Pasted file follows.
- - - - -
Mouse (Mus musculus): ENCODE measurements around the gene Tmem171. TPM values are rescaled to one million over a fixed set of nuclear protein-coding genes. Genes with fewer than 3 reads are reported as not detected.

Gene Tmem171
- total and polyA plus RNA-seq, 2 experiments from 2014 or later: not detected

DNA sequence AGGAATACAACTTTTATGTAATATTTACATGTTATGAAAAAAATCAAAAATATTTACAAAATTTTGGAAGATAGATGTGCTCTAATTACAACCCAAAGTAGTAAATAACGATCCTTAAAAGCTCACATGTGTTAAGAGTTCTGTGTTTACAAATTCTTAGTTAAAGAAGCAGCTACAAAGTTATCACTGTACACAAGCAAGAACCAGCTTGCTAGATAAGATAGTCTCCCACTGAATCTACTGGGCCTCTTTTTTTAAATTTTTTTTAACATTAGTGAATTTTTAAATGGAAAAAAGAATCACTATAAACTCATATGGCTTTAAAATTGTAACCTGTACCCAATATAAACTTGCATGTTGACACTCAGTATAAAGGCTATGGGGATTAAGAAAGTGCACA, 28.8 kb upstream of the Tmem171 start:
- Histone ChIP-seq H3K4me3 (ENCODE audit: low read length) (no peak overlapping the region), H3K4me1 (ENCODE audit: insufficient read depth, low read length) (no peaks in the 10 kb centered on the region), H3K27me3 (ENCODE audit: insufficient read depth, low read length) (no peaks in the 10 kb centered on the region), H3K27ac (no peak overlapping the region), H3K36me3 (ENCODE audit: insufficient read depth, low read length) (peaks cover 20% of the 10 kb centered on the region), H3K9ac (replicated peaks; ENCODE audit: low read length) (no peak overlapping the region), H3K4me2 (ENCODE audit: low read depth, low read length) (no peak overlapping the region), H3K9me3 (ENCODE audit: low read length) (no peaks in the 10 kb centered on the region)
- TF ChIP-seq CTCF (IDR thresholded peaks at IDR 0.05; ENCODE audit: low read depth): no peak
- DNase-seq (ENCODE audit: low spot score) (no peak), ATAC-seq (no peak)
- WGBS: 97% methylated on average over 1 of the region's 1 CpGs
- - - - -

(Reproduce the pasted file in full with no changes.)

Mouse (Mus musculus): ENCODE measurements around the gene Tmem171. TPM values are rescaled to one million over a fixed set of nuclear protein-coding genes. Genes with fewer than 3 reads are reported as not detected.

Gene Tmem171
- total and polyA plus RNA-seq, 2 experiments from 2014 or later: not detected

DNA sequence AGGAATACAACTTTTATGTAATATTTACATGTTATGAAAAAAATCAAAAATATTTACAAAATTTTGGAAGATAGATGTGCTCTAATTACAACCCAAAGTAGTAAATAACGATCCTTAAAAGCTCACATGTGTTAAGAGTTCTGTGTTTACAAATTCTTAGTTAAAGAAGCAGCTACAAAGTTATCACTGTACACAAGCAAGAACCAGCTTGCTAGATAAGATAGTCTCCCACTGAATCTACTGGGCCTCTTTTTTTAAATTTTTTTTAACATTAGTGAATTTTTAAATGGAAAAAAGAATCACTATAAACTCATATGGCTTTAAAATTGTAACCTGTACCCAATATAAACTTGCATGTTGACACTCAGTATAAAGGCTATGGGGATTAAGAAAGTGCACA, 28.8 kb upstream of the Tmem171 start:
- Histone ChIP-seq H3K4me3 (ENCODE audit: low read length) (no peak overlapping the region), H3K4me1 (ENCODE audit: insufficient read depth, low read length) (no peaks in the 10 kb centered on the region), H3K27me3 (ENCODE audit: insufficient read depth, low read length) (no peaks in the 10 kb centered on the region), H3K27ac (no peak overlapping the region), H3K36me3 (ENCODE audit: insufficient read depth, low read length) (peaks cover 20% of the 10 kb centered on the region), H3K9ac (replicated peaks; ENCODE audit: low read length) (no peak overlapping the region), H3K4me2 (ENCODE audit: low read depth, low read length) (no peak overlapping the region), H3K9me3 (ENCODE audit: low read length) (no peaks in the 10 kb centered on the region)
- TF ChIP-seq CTCF (IDR thresholded peaks at IDR 0.05; ENCODE audit: low read depth): no peak
- DNase-seq (ENCODE audit: low spot score) (no peak), ATAC-seq (no peak)
- WGBS: 97% methylated on average over 1 of the region's 1 CpGs